The Committee of the Regions considers the strengthening of Economic and Monetary Union (EMU) vital to fostering sustainable growth, social progress and further political integration within the EU. At the same time, in a resolution adopted by the plenary session on 1 February, regions and cities stress that democratic legitimacy needs to be ensured when developing the EMU. This should be achieved through the key role of the European Parliament, the involvement of the national parliaments and the participation of the local and regional levels, in particular the regions with legislative powers.
The CoR addresses the heads of state or governments, making clear that regions and cities fully share the aim of intensifying economic policy integration and, therefore, welcome the proposal of contracts between Member States and the EU institutions enforcing the implementation of structural reforms. Such agreements should be concluded on a case-by-case basis and should be accompanied by temporary and targeted financial support, and, overall, they must involve local and regional authorities and safeguard democratic accountability.
The CoR warnings come a few hours after a meeting between Members of the European Parliament and national parliamentarians highlighted these very risks in relation to the European Semester process.
As regards the integrated financial framework, the CoR welcomes the agreement on a Single Supervisory Mechanism and highlights the need to grant proportionality in reporting obligations in order to preserve the role of regional banks in providing capital for SMEs and public investment projects.
On the budgetary framework, the resolution underlines that EMU needs to be accompanied by proper budgetary rules and calls for a rapid adoption of the "two-pack". However, extreme caution has to be taken so as to ensure that these rules do not have negative consequences on the financial and fiscal autonomy of local and regional authorities. Therefore, these authorities must be adequately involved in shaping and implementing the rules. Furthermore, the CoR is convinced that a fiscal capacity is needed to support economic reforms in Member States and to achieve a genuine EMU.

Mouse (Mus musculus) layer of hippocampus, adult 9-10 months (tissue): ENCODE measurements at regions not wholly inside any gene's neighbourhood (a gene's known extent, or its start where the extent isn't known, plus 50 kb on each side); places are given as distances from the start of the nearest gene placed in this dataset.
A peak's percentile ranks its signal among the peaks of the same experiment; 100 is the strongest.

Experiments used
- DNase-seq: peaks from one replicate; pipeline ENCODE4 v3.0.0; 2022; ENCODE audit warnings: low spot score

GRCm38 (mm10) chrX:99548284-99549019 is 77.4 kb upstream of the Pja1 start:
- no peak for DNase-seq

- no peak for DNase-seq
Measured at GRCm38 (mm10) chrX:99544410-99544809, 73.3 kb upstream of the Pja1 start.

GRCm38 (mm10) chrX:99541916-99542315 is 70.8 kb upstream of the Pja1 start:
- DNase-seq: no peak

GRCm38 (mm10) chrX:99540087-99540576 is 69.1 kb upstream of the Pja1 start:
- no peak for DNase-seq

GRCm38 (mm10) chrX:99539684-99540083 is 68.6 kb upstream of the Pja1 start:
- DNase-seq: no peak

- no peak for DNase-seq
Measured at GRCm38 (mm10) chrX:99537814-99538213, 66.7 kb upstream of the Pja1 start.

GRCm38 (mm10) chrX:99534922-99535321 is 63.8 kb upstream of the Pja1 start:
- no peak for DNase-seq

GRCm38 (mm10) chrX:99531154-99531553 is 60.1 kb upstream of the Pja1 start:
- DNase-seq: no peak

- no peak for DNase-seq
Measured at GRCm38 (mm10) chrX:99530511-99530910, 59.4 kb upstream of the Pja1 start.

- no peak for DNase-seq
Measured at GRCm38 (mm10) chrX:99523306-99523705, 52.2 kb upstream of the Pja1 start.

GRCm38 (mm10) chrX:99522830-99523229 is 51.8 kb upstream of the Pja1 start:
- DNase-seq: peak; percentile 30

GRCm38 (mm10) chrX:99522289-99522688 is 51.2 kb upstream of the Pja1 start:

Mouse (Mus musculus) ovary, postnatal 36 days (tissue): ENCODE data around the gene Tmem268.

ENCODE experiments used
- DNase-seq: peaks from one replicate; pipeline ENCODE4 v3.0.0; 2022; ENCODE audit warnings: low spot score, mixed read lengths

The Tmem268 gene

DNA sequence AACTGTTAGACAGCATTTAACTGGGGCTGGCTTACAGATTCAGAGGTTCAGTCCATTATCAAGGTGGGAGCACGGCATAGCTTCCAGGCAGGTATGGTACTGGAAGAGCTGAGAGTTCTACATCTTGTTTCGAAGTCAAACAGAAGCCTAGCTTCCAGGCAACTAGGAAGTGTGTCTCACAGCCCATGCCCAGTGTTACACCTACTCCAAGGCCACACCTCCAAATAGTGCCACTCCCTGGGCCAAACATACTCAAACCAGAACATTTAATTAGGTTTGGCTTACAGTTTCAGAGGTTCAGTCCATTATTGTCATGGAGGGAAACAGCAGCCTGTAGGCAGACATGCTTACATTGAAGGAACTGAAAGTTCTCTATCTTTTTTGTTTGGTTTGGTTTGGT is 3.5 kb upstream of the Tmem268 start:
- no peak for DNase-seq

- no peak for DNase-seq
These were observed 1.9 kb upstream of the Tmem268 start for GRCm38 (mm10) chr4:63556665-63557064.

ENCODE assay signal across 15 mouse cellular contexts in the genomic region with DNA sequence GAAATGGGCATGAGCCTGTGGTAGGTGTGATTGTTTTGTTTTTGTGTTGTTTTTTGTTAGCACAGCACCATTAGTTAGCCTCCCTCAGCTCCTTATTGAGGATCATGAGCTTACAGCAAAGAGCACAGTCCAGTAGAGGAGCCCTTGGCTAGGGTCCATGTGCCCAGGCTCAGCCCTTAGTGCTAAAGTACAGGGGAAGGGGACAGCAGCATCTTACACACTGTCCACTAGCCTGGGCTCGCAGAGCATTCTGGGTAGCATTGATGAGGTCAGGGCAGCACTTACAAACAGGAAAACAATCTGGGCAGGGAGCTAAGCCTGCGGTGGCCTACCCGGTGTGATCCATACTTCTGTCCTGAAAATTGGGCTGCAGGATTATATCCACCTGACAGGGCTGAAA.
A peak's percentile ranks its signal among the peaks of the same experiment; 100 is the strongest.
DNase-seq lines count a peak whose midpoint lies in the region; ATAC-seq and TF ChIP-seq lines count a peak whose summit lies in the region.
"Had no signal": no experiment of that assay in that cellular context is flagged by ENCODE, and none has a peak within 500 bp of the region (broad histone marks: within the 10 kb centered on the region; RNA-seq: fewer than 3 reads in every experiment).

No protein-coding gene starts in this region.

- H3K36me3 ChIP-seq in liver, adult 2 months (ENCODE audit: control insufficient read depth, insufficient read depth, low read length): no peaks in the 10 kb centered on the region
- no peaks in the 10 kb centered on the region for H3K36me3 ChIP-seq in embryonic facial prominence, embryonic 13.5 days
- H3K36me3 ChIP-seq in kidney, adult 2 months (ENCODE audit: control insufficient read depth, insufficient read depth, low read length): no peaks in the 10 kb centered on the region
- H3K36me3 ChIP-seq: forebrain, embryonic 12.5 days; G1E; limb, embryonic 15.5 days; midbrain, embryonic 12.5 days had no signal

In the context of economic policy integration, the Committee call on Member States to consider signing to "Social Investment Pact" based on the model of the "Euro Plus Pact". This would set targets for social investments to be taken by Member States in order to meet the employment, social and education objectives of the Europe 2020 strategy.
Given the need to step up progress on these two fronts, local and regional authorities are ready and willing to make their contribution especially in shaping the future economic governance of the EU.
This is also one of the key messages of the opinion on creating greater synergies between EU, national and subnational budgets drafted by Rhodri Glyn Thomas (UK/EA), a member of the National Assembly for Wales, and adopted by a large majority at the CoR plenary session.
Local and regional authorities are responsible for two-thirds of direct investments in Europe and tend to focus on key priority sectors of the Europe 2020 strategy such as economic affairs, education, environment, housing and community amenities. If Europe is to achieve the objectives set within the strategy, stronger coordination between EU, national and subnational budget is needed. In this context, the Committee regrets that the current debate around EMU is limited to the main EU institutions and Member State governments, despite the impact stronger centralisation of controls at EU level could have on the budgetary rights and responsibilities at sub-State level and fiscal decentralisation. It also regrets the continuing failure, as evidenced in the Committee of the Regions 3rd Monitoring Report on Europe 2020, to effectively engage local and regional authorities across the EU in the European Semester and reiterates that synergies between budgetary processes cannot be achieved without synergies within the policymaking and monitoring process. The Committee stresses the relevance of a basic set of principles including fiscal autonomy, transparency, streamlining of processes and partnership.